Trade Deficit Rises as Exports Slip, Imports Climb
Trade statistics released Nov. 14 by the Department of Commerce show that the monthly U.S. trade deficit climbed 8% in September to $41.8 billion. Monthly exports fell for the second straight month, down $0.4 billion to $188.9 billion, while total imports gained $2.7 billion to $230.7 billion. Compared to a year earlier, the September trade deficit was up $0.2 billion as exports rose 1.1% and imports gained 1.0%.
The monthly deficit in goods trade increased $3.0 billion in September to $61.3 billion. Exports of goods slipped $0.2 billion to $132.1 billion but imports rose $2.8 billion to $193.4 billion. The services surplus was down $0.1 billion to $19.5 billion as exports and imports both fell.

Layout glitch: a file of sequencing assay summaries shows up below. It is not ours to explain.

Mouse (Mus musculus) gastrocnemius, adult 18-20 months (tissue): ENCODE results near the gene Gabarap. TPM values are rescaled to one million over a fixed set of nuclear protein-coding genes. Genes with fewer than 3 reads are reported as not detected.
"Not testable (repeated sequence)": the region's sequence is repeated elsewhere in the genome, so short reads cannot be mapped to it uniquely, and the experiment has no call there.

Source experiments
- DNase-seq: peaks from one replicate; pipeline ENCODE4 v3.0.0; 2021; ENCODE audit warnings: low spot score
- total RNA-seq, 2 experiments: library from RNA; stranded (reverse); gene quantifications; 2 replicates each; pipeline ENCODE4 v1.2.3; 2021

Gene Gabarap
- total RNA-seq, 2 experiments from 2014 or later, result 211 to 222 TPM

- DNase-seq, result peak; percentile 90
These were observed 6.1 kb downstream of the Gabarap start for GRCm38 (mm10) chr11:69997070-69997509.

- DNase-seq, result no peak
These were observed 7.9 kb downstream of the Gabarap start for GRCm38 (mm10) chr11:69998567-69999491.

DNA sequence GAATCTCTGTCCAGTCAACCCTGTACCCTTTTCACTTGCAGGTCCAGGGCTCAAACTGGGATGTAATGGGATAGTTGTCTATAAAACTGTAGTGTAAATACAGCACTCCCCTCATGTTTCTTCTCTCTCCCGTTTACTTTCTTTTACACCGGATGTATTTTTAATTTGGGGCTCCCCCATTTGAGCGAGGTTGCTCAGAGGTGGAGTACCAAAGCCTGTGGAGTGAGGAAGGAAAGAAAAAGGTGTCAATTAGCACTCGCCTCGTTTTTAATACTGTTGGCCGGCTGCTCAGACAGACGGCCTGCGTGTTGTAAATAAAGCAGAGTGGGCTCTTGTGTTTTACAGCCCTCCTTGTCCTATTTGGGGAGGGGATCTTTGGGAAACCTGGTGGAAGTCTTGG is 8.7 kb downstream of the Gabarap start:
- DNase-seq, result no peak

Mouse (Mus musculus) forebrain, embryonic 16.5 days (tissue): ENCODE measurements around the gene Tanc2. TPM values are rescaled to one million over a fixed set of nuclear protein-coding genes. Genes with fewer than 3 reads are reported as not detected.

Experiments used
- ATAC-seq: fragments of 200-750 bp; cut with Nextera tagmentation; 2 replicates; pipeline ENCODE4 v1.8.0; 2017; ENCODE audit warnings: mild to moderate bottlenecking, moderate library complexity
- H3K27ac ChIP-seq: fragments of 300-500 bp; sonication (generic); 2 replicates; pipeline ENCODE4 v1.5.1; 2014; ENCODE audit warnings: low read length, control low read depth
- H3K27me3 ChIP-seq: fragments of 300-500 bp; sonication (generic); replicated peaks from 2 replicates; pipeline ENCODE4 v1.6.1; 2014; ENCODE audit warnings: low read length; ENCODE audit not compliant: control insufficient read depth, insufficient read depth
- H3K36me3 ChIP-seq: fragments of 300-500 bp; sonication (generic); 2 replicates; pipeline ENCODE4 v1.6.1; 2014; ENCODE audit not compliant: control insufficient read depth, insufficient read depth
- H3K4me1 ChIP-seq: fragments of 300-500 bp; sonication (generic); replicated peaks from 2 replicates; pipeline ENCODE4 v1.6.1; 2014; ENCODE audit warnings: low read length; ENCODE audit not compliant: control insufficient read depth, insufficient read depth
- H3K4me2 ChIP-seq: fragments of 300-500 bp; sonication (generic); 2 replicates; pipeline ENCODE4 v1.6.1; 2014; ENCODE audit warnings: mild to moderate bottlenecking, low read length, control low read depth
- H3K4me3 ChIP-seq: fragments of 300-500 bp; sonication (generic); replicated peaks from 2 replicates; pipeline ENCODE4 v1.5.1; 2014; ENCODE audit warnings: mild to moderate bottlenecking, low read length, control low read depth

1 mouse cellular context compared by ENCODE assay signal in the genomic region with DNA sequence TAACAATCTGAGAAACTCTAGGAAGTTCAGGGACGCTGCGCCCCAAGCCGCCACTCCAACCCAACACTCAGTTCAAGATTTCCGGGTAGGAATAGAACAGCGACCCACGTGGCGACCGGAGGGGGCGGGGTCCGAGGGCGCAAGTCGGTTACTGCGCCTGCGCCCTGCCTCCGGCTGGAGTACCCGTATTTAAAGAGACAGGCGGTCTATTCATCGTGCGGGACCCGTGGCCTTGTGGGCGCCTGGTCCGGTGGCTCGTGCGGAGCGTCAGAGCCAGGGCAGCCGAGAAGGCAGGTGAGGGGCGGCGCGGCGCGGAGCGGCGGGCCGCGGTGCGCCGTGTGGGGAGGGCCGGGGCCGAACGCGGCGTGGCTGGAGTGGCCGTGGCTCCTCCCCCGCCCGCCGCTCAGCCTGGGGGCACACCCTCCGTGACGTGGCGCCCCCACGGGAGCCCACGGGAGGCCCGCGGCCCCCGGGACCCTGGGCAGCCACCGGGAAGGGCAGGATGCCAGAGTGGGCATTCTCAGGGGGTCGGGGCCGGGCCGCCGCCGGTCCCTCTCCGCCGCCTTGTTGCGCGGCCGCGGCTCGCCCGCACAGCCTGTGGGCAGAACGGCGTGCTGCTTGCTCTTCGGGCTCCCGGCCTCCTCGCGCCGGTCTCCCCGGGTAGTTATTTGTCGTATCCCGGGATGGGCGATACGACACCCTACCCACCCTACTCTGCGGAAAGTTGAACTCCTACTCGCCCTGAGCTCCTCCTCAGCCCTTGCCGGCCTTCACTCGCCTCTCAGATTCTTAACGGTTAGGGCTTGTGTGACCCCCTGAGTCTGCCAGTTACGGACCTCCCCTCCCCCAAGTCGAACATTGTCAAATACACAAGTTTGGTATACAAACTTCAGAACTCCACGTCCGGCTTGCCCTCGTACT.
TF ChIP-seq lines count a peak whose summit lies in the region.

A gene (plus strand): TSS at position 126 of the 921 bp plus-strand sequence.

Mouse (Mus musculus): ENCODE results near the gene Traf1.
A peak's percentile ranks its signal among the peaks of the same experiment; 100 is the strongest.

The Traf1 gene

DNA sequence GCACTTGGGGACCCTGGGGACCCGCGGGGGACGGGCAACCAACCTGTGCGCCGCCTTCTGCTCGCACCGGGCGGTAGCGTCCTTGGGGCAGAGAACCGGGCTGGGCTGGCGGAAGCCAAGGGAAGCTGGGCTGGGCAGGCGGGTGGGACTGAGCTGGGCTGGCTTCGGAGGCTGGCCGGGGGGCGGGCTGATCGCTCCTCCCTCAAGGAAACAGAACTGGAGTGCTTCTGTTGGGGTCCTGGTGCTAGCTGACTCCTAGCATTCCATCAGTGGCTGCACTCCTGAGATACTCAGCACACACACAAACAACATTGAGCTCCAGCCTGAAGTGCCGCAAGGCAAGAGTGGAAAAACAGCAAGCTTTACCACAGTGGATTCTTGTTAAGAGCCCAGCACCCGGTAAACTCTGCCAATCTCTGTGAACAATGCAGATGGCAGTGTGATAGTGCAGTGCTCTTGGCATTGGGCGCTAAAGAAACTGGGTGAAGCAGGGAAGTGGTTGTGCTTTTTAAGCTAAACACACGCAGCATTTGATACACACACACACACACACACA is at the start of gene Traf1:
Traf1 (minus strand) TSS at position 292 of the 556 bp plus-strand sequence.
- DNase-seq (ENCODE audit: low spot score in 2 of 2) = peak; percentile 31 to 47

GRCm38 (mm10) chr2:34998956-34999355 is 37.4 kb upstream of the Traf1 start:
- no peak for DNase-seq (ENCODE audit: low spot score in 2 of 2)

The bilateral trade deficit with China was back up, rising 2% to $30.5 billion. The U.S. also saw larger deficits with Germany (up 13.0% to $6.1 billion), Mexico (up 8.2% to $5.3 billion), Canada (up 33.3% to $3.2 billion), Korea (up 23.5% to $2.1 billion) and India (up 6.25% to $1.7 billion). Deficits were down with Japan (down 14.1% to $5.5 billion), Saudi Arabia (down 11.1% to $3.2 billion), Ireland (down 5.3% to $1.8 billion) and Venezuela (down 13.3% to $1.3 billion).
The September figures also show trade surpluses with Hong Kong (down 13.5% to $3.2 billion), Australia (up 7.1% to $1.5 billion), Singapore (up 18.2% to $1.3 billion) and Brazil (down 41.2% to $1.0 billion).